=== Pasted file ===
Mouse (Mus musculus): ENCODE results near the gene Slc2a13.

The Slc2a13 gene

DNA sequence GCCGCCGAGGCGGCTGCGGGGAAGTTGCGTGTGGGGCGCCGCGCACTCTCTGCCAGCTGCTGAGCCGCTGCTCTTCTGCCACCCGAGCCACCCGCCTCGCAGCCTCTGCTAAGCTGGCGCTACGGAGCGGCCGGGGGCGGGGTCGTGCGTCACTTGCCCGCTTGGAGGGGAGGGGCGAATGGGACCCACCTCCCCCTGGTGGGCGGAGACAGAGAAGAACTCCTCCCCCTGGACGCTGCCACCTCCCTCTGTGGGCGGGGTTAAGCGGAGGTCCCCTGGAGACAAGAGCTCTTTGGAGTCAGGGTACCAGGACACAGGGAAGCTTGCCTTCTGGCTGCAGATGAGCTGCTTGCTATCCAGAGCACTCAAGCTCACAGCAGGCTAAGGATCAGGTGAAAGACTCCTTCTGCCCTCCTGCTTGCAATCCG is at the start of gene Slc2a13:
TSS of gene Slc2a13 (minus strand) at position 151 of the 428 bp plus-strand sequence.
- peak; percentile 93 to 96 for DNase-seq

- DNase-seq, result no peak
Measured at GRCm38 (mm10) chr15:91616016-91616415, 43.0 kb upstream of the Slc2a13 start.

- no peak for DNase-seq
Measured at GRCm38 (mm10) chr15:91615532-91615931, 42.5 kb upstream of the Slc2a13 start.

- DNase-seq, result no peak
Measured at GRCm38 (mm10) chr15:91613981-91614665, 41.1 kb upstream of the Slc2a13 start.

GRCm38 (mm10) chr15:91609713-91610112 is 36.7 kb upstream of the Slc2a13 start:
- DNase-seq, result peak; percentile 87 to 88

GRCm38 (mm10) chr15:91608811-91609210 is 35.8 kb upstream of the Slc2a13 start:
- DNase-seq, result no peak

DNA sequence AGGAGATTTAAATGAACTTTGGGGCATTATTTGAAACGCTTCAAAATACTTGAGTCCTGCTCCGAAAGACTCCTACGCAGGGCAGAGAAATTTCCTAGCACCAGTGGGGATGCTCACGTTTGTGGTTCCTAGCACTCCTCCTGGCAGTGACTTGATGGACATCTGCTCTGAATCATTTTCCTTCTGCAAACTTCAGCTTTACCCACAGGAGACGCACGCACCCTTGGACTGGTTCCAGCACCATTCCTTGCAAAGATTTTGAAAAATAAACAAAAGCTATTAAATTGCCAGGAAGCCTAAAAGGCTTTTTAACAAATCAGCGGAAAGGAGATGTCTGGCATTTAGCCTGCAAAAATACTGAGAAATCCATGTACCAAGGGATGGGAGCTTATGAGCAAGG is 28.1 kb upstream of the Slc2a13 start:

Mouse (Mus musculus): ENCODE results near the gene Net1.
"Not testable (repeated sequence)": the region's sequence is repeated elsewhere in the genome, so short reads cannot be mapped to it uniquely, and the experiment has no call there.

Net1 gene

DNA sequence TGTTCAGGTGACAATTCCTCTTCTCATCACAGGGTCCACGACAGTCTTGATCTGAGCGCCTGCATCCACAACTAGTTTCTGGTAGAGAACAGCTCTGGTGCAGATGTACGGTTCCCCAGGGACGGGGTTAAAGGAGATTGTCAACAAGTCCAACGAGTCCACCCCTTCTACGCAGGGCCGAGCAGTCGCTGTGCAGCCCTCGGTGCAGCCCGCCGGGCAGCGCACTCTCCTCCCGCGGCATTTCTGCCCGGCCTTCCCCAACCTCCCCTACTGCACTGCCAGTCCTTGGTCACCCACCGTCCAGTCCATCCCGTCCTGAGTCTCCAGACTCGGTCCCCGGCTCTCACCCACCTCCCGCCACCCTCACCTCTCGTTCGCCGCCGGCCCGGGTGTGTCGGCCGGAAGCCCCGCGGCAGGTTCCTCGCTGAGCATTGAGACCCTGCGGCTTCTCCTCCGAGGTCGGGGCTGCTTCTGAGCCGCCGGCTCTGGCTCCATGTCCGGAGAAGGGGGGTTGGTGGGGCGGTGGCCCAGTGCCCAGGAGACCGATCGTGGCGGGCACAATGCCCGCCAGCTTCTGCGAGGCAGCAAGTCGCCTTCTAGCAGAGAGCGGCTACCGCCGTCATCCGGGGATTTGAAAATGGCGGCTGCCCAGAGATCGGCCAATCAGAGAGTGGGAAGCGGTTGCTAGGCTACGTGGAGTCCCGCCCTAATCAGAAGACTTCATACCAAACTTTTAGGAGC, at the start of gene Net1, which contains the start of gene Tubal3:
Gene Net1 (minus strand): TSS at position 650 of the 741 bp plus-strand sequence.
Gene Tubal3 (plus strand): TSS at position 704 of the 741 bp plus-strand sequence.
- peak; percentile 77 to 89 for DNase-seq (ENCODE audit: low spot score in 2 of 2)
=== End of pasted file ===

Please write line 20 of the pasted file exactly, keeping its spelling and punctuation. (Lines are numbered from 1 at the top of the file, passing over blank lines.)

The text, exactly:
DNA sequence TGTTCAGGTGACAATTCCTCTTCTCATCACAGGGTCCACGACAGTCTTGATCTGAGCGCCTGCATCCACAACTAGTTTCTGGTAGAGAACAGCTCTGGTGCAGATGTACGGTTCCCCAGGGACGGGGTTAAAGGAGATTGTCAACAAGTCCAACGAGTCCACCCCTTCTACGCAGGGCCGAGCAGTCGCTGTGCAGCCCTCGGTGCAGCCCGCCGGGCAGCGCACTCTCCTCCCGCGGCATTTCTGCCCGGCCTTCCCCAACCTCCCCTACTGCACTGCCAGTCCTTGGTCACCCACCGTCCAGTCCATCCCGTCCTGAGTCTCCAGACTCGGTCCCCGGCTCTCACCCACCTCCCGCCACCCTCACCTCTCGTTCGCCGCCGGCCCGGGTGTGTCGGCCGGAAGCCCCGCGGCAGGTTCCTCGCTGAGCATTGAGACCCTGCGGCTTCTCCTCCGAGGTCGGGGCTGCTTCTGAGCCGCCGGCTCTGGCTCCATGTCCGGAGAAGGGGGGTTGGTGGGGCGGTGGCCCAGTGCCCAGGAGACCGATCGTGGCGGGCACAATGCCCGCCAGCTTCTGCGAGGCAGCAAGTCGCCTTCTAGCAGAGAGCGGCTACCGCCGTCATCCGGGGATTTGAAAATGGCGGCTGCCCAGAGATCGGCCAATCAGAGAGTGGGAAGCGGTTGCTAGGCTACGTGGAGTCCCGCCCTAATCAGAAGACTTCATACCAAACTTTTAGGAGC, at the start of gene Net1, which contains the start of gene Tubal3: